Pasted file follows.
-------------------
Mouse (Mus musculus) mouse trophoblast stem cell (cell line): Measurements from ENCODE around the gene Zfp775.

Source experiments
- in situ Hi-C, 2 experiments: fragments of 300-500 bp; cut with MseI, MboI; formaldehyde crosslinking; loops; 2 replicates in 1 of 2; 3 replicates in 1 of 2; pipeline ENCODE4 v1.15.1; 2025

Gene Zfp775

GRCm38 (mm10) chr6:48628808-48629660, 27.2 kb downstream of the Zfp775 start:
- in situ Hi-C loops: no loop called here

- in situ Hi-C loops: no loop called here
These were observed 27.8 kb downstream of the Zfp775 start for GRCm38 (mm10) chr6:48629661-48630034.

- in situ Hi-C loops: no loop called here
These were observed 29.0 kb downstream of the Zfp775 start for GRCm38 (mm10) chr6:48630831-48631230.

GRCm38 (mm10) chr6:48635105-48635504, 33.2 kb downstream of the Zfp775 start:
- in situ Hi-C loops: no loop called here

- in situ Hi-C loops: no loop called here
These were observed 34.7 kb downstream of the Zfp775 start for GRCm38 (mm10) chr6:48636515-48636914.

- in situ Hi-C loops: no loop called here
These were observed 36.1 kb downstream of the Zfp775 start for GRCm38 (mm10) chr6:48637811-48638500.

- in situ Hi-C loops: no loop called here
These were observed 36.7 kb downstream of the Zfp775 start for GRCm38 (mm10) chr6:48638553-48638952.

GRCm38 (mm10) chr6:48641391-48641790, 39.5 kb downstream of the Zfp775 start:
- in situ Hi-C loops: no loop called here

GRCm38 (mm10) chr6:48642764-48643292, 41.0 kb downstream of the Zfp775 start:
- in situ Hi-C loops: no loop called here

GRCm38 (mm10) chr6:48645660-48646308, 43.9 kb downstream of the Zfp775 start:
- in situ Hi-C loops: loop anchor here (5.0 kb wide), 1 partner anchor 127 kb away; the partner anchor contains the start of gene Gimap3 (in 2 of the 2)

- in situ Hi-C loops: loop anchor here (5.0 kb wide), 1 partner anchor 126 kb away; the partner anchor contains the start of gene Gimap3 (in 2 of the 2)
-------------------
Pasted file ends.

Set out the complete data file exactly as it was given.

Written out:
Mouse (Mus musculus) mouse trophoblast stem cell (cell line): Measurements from ENCODE around the gene Zfp775.

Source experiments
- in situ Hi-C, 2 experiments: fragments of 300-500 bp; cut with MseI, MboI; formaldehyde crosslinking; loops; 2 replicates in 1 of 2; 3 replicates in 1 of 2; pipeline ENCODE4 v1.15.1; 2025

Gene Zfp775

GRCm38 (mm10) chr6:48628808-48629660, 27.2 kb downstream of the Zfp775 start:
- in situ Hi-C loops: no loop called here

- in situ Hi-C loops: no loop called here
These were observed 27.8 kb downstream of the Zfp775 start for GRCm38 (mm10) chr6:48629661-48630034.

- in situ Hi-C loops: no loop called here
These were observed 29.0 kb downstream of the Zfp775 start for GRCm38 (mm10) chr6:48630831-48631230.

GRCm38 (mm10) chr6:48635105-48635504, 33.2 kb downstream of the Zfp775 start:
- in situ Hi-C loops: no loop called here

- in situ Hi-C loops: no loop called here
These were observed 34.7 kb downstream of the Zfp775 start for GRCm38 (mm10) chr6:48636515-48636914.

- in situ Hi-C loops: no loop called here
These were observed 36.1 kb downstream of the Zfp775 start for GRCm38 (mm10) chr6:48637811-48638500.

- in situ Hi-C loops: no loop called here
These were observed 36.7 kb downstream of the Zfp775 start for GRCm38 (mm10) chr6:48638553-48638952.

GRCm38 (mm10) chr6:48641391-48641790, 39.5 kb downstream of the Zfp775 start:
- in situ Hi-C loops: no loop called here

GRCm38 (mm10) chr6:48642764-48643292, 41.0 kb downstream of the Zfp775 start:
- in situ Hi-C loops: no loop called here

GRCm38 (mm10) chr6:48645660-48646308, 43.9 kb downstream of the Zfp775 start:
- in situ Hi-C loops: loop anchor here (5.0 kb wide), 1 partner anchor 127 kb away; the partner anchor contains the start of gene Gimap3 (in 2 of the 2)

- in situ Hi-C loops: loop anchor here (5.0 kb wide), 1 partner anchor 126 kb away; the partner anchor contains the start of gene Gimap3 (in 2 of the 2)